For many years now, Munich has been one of the first destinations for refugees coming to Germany. Yet this summer, the number of people seeking asylum increased more than anyone could have ever imagined. Ulrich Pointner, Director of SBW Flexible Hilfen (SBW Flexible Aid) sponsored by the Katholische Jugendfürsorge (Catholic Youth Welfare) tells us how he is currently experiencing the new situation.
Mr. Pointner, you have been a social education worker for more than 25 years and are director of SBW Flexible Hilfen (SBW Flexible Aid) sponsored by the Katholische Jugendfürsorge (Catholic Youth Welfare) in Munich, which takes care of unaccompanied, refugee minors as well as families. Many things changed this summer. What conditions are you now facing due to the tremendous number of young people and families who have come to Germany as refugees?
Although we have already been working intensely to support young refugees when they initially register [in Germany], this summer the overall situation drastically changed once again. This summer, thousands of refugees, including many unaccompanied minors, who fall under our responsibility in youth welfare, came to Munich in particular as Germany’s southernmost metropolis. Since the initial registration and care of young people is still largely tied to where they arrive, currently around 1,500 young people must always be taken care of in various registration centers in Munich, which presents a huge challenge both in terms of logistics and providing care and support. The number of adults and families with children that must be cared for is naturally much higher and has led to the creation of additional emergency registration centers with up to 2,000 beds in Munich, including temporary centers in the halls at the fairgrounds and in the suburbs of Munich. The logistical challenge is shouldered as the shared responsibility of the authorities, aid organizations, and countless aid workers, which is working out quite well given the huge challenge. Nevertheless, everyone is increasingly reaching their limits. In light of the fact that future developments are unpredictable in the long term, it is clear that the situation has become overwhelming and that solutions will be needed very soon. Because of the major problems, public sentiment could eventually start to shift.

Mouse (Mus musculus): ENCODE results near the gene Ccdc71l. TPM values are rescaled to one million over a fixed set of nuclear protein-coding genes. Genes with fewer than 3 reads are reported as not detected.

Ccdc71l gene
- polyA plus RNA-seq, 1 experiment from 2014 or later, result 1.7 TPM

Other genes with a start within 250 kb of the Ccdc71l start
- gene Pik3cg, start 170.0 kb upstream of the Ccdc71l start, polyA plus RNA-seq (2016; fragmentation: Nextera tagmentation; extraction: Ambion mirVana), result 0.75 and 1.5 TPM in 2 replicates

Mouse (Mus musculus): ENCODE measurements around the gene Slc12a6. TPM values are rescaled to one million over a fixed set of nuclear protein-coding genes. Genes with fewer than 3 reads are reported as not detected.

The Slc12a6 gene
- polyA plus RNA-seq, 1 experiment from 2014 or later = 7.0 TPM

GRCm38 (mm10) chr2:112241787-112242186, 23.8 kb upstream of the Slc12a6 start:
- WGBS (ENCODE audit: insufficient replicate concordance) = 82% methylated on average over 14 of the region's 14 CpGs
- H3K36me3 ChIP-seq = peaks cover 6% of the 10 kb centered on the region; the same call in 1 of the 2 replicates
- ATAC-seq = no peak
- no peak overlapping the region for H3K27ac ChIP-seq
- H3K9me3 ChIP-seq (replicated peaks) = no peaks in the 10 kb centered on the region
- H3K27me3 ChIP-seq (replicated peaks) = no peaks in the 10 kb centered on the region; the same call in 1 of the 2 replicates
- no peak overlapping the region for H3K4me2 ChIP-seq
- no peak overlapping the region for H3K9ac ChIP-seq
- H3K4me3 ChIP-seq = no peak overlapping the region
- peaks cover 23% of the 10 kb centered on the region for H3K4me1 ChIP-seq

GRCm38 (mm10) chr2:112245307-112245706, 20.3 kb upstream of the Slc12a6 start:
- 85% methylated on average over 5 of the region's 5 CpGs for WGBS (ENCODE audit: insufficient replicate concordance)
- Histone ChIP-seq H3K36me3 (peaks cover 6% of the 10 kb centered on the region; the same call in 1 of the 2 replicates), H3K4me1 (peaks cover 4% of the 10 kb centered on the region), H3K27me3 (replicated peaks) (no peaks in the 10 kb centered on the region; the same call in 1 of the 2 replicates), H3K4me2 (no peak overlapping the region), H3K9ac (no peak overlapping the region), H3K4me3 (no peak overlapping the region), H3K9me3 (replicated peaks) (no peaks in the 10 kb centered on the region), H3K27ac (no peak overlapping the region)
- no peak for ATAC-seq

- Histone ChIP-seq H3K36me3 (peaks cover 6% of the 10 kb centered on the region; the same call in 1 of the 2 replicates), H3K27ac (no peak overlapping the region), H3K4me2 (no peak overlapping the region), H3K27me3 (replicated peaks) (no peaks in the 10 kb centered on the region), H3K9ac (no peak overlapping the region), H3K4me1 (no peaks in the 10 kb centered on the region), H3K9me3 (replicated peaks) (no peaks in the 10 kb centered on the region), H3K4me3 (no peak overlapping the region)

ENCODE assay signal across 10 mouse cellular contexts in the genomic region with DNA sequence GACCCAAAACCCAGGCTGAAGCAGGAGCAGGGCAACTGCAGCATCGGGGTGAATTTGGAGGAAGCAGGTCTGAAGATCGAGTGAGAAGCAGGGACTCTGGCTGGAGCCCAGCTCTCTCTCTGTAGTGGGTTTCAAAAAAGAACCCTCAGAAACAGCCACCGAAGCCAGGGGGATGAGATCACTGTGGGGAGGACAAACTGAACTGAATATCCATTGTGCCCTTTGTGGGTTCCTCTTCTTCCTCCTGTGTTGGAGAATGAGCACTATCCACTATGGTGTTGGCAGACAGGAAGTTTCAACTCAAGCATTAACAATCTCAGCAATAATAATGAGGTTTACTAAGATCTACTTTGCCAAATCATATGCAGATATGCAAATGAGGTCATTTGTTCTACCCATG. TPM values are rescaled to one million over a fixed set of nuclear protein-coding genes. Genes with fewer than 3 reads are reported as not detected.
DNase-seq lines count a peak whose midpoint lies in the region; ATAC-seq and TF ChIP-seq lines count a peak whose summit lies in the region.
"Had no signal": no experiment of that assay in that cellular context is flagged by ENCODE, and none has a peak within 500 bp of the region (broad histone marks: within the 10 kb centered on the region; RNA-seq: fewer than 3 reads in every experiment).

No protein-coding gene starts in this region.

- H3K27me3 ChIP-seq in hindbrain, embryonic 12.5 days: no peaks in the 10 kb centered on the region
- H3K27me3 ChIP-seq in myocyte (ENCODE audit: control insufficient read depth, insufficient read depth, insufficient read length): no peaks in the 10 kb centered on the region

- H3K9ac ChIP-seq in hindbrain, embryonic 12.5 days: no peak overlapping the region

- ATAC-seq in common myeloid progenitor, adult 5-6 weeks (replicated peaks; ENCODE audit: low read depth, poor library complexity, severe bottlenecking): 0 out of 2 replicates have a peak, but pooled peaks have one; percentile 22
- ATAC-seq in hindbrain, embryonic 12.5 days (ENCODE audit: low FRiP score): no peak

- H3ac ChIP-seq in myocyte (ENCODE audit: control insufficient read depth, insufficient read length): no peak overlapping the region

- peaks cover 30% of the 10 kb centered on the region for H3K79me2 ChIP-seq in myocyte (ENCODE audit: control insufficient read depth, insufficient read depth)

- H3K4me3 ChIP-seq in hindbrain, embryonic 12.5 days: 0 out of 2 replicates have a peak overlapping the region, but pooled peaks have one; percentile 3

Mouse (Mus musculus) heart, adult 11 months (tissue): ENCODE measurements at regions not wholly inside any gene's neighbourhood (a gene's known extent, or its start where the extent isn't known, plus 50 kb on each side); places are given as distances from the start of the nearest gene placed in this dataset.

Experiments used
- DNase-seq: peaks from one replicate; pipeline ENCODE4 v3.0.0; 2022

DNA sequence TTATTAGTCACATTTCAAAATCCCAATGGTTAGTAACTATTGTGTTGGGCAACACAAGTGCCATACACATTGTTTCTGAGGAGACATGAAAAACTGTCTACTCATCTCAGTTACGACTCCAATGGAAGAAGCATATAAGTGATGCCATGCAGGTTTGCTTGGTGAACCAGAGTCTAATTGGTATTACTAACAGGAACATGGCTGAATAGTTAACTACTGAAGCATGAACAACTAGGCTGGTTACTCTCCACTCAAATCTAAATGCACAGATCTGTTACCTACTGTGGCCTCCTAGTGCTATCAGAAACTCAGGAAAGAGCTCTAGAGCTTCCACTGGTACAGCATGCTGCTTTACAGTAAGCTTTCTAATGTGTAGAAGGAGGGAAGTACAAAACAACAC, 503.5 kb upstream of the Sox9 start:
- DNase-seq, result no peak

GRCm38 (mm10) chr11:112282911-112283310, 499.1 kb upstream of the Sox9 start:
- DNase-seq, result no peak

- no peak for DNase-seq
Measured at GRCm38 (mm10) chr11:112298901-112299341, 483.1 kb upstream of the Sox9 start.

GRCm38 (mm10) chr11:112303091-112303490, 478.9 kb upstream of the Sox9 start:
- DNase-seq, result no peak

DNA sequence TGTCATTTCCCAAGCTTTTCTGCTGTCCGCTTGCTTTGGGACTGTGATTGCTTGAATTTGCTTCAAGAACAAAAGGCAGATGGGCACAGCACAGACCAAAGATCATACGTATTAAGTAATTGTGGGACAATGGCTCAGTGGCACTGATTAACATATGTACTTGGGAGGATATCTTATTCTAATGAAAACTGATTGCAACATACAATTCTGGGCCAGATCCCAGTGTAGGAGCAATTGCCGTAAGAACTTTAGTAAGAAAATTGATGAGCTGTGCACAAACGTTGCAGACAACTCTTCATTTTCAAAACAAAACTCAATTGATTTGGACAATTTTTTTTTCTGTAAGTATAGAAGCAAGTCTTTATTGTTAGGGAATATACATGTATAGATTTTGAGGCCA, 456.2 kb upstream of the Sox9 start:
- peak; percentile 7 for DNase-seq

In what condition do young people who have made the journey alone without their parents arrive when they reach you? Do they tell you and your team what they have gone through? Are they traumatized?
The young people are often very uncertain, they are exhausted from the long, difficult journey to Germany, and they are greatly affected by what they have gone through. Some of them talk about traumatizing experiences fleeing their countries, many of them have seen people die back home and especially on their way here. After an initial medical evaluation, the refugees often need a wide range of medical, especially psychological treatment, though given the huge number of young people, these needs can generally only be met to a very limited extent when they are initially registered. Since the young people often only have the clothes on their backs and what they could carry with them, we provide them with the most important essentials.
What is most important to the young people? What are their expectations, goals, and hopes? What are their ideas about Germany?